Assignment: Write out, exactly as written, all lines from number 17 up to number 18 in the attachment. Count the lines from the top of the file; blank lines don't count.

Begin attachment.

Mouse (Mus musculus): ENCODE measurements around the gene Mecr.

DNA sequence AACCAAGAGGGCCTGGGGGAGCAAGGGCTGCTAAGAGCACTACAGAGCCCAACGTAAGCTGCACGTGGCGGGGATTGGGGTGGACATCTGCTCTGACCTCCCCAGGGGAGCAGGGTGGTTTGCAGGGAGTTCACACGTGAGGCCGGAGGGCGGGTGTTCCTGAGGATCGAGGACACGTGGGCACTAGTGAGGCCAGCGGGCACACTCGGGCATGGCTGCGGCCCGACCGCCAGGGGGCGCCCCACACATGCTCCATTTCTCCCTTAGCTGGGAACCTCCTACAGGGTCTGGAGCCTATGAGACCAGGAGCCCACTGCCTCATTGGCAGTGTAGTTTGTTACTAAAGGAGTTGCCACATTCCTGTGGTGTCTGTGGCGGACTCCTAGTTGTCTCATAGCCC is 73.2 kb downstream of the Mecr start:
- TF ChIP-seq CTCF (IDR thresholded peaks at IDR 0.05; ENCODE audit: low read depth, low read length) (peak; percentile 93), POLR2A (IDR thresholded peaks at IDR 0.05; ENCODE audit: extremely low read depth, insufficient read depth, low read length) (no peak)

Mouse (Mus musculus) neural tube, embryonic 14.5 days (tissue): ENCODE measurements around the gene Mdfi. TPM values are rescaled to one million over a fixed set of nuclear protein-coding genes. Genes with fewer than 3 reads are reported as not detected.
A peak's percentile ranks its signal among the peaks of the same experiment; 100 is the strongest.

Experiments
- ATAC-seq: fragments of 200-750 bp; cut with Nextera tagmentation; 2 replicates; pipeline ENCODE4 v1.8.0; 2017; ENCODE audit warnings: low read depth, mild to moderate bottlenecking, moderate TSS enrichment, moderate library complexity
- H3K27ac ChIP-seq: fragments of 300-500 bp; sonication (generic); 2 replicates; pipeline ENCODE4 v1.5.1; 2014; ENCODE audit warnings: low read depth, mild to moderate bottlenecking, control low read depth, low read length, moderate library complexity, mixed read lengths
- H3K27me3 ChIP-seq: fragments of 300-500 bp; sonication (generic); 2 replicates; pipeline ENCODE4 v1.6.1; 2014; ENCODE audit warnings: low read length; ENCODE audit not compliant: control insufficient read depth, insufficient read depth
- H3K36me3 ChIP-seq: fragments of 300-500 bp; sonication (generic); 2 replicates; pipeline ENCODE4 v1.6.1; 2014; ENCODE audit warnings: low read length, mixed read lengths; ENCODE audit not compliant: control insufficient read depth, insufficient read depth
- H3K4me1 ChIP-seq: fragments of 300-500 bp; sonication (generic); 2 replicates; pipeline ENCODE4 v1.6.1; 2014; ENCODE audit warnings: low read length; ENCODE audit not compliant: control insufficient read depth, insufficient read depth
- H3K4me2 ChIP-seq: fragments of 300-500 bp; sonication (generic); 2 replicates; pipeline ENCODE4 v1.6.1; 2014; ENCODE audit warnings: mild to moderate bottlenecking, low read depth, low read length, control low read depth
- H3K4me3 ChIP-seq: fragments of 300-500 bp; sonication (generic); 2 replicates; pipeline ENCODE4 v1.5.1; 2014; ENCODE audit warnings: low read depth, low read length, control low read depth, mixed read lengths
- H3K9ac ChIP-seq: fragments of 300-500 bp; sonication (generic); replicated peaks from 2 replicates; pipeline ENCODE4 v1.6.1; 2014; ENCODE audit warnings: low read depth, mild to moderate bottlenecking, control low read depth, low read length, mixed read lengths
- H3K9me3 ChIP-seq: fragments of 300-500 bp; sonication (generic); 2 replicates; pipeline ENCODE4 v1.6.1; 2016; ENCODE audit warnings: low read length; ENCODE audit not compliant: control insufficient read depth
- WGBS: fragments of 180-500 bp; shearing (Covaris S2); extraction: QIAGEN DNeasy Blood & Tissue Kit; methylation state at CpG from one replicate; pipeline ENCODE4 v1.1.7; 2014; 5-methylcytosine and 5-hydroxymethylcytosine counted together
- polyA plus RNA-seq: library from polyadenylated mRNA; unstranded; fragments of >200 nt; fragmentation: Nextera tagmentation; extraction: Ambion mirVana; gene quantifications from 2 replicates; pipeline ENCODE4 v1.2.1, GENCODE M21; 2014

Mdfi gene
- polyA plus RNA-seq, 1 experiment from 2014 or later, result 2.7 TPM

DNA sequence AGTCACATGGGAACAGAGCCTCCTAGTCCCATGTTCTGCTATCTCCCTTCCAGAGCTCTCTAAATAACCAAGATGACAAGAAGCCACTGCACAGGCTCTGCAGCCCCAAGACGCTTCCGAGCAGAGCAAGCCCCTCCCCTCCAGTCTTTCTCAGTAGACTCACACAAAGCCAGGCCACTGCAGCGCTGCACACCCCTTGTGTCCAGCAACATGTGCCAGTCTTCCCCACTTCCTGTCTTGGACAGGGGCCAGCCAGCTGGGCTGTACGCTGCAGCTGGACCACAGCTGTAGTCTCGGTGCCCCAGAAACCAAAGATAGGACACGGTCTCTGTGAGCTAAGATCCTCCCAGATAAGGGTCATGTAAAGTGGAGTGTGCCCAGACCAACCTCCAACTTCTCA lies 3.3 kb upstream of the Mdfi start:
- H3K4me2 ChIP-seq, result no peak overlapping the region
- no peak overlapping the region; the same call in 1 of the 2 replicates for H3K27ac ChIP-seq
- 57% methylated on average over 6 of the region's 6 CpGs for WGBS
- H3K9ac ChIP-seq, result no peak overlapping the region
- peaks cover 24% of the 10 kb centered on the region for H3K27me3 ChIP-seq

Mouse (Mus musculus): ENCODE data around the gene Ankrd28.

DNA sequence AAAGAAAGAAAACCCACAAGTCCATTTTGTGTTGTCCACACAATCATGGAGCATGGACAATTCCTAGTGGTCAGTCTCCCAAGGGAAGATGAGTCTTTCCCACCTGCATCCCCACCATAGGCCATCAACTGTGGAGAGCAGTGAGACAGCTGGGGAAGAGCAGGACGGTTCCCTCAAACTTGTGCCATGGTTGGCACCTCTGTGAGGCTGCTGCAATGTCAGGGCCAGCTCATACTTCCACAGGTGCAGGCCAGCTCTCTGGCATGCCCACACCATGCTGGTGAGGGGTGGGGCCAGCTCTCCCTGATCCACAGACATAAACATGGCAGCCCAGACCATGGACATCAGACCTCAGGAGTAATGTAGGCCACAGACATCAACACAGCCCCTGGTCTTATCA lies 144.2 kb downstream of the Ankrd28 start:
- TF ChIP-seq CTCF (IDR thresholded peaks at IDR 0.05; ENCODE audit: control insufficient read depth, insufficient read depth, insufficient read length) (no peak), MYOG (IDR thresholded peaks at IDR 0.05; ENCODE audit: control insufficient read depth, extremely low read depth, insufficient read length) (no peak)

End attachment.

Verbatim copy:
- polyA plus RNA-seq: library from polyadenylated mRNA; unstranded; fragments of >200 nt; fragmentation: Nextera tagmentation; extraction: Ambion mirVana; gene quantifications from 2 replicates; pipeline ENCODE4 v1.2.1, GENCODE M21; 2014

Mdfi gene